Seems in that case that the storyteller is trying to satisfy some quota/ideal, rather than portraying a realistic character (even a NPC). I guess trying to satisfy some imagined quota of "diversity" is better than not trying at all for different types of people... but still not ideal.

for a child, can it be a subtle, subconscious form of Othering

I think yeah. And depending on where you fall compared to what your society thinks is "default" you'll be better or worse at identifying with people who are different. Just by what people are exposed to in the media they grow up with. (ie by necessity Indian girls can prob more easily identify w/ the white male hero in HP, than a white male would be identifying with a Indian female heroine). Though maybe this is just marketing pessimism (or self-fulfilling), and kids would identify with almost any cool character given the chance?

and, is it really necessary for the child to comprehend the culture of the character if it's not particularly necessary to the story

IDK about this! But I don't think it can be good storytelling to not have at least a realistic reflection of the different mix of people out there. It's a passive form of discrimination to ignore the "non-default," but still bad, and making people who are not themselves the "default" a little heart-sick when they see there are no girls/non-whites/non-Christians/non-straights/etc like them in the story's universe. Though even better if it's not just NPCs.

Sorry if this got ramble-y and disorganized. I'm still learning and changing my thoughts on this. :|

Good luck w/ the lottery. :D

Deleted comment

is it really necessary for the child to comprehend the culture of the character if it's not particularly necessary to the story?

I feel like that's really the key here. Sometimes it bothers me how much people AREN'T CAPABLE of looking past characters' skin colors and ethnicities and so on in fiction, TV, movies, or whatever. I not long ago wrote a short story that had a black character in it and was criticized for not "emphasizing his blackness," or something along those lines. Since race wasn't the point of the story at all, I was rather T__T about the advice.


March 26 2009, 13:28:03 UTC 8 years ago

Well, over here in the UK, I do remember watching the new Famous Five (decedents of the originals) on the disney channel, and I had assumed that one of the main characters - Jo was mixed race (brown skin, green eyes) until, in one ep, someone called her by her real name - Jothi, and I realised she was actually Anglo-Indian.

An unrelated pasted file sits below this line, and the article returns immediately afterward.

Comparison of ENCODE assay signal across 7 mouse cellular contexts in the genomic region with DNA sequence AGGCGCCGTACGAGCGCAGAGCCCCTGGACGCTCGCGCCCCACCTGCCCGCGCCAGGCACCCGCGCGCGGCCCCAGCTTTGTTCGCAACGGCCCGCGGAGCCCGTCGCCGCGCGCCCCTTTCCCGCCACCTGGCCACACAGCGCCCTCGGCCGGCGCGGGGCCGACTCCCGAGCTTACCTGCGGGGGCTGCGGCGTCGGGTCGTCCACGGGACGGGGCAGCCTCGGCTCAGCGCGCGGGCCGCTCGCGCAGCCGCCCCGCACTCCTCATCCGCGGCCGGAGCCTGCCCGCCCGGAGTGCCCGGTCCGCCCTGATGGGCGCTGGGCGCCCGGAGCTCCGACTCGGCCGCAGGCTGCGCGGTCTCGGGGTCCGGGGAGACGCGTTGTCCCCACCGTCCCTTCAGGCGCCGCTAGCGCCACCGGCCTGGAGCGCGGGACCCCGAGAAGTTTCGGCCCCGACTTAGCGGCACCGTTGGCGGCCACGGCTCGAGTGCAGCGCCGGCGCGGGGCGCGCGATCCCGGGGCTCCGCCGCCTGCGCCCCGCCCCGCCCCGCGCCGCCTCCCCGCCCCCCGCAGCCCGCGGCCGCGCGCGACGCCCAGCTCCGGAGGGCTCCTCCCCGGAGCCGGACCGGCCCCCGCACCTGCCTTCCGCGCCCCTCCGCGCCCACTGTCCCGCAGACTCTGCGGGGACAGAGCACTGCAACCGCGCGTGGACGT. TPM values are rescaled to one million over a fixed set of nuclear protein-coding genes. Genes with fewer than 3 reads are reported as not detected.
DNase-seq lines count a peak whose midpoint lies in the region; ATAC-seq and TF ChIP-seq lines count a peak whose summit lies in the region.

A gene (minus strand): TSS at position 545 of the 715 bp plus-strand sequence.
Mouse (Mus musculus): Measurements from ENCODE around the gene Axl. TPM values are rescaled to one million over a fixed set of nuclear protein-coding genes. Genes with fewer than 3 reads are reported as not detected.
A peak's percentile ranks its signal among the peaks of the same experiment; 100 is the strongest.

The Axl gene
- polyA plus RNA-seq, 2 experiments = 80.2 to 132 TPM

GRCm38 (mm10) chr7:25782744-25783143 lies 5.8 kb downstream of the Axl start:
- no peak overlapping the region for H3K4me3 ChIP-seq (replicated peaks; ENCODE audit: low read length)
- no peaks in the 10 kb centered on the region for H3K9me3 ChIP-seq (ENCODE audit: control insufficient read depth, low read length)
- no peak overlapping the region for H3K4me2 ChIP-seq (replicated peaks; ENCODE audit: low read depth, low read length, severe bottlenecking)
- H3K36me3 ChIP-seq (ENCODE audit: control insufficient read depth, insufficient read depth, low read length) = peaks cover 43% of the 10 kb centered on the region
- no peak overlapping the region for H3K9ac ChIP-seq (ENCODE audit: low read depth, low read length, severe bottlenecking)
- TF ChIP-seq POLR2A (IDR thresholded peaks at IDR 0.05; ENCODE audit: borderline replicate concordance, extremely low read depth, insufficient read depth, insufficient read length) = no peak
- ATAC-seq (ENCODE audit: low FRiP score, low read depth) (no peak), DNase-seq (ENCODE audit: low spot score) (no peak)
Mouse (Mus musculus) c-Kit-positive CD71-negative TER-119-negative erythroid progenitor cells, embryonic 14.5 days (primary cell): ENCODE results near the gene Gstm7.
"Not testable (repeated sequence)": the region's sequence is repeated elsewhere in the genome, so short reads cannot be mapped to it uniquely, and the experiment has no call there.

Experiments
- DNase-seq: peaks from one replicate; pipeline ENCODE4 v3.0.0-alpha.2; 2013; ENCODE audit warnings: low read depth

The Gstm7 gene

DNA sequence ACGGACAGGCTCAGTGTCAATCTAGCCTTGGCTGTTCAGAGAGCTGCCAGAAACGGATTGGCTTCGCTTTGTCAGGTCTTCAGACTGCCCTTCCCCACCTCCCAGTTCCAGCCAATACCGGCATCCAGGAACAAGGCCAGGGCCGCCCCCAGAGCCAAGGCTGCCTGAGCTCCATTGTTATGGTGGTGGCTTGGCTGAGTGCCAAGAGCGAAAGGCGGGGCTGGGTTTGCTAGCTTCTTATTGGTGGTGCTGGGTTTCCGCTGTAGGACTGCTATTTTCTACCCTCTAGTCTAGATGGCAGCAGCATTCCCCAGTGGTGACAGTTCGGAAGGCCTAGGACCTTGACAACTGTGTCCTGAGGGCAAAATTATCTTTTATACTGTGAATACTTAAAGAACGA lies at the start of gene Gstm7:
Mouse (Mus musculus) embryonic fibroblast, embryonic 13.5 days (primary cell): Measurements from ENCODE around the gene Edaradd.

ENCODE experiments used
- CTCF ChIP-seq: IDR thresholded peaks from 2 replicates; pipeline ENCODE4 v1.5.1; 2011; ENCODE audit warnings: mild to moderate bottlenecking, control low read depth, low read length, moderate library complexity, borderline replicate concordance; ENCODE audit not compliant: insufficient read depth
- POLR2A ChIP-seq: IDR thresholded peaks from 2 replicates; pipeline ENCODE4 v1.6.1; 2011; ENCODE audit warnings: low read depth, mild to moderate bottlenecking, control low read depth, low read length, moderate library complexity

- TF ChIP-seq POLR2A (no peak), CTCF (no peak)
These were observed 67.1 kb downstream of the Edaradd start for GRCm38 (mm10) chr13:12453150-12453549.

She is one of the main characters, a tomboy and she has a British accent, not the silly sterotypical Indian accent (no-one in my family talks like that) and no bindi either. I guess I was so used to Indians being sterotyped in cartoons, that when one character came along that was more like me, I didn't really clock she was of Indian decent until about 5 episodes in.

Another kids programme in the UK, Sarah Jane Adventures, has a British Asian family as well in the main cast, but it was a bit more obvious due to the names (eg, Rani). Luckily they're not walking around with a funny accent and wearing bindi's either. Also, it's live-action, not a cartoon.


March 26 2009, 13:29:14 UTC 8 years ago

But the Famous Five on the case is actually a cartoon, just in case that wasn't clear.


March 26 2009, 13:32:45 UTC 8 years ago

I just found a picture of the character, if anyone wants a look:


Sorry if it seems like I'm spaming.
NOT SPAM AT ALL. This is pure gold and I am SO writing another post purely dedicated to the writings of Enid Blyton. Holy take-me-back-to-my-childhood! Holy George having a baby with an SE Asian guy! *gfurbles* HOLY DISNEY AND THEIR NEED TO AMERICANISE THINGS!!!

Thank you for linking to this!


March 28 2009, 15:00:24 UTC 8 years ago

For some reason, according to wiki, its not aired in US, only in Europe and India.I'm not really sure why though.

"I don’t really see how you can take the Famous Five out of their era, which is 1940s Britain, anybody can write about four children and a dog, and my concern is that modern kids who watch this will think that the Famous Five is all about gadgets and multi-culturalism." (From the article)

Why does this person seem to think multi-culturalism is a bad thing? I've noticed that in the current UK kids programmes, there's a bit more diversity, which actually reflects real life, as far I am aware, being in inner city London.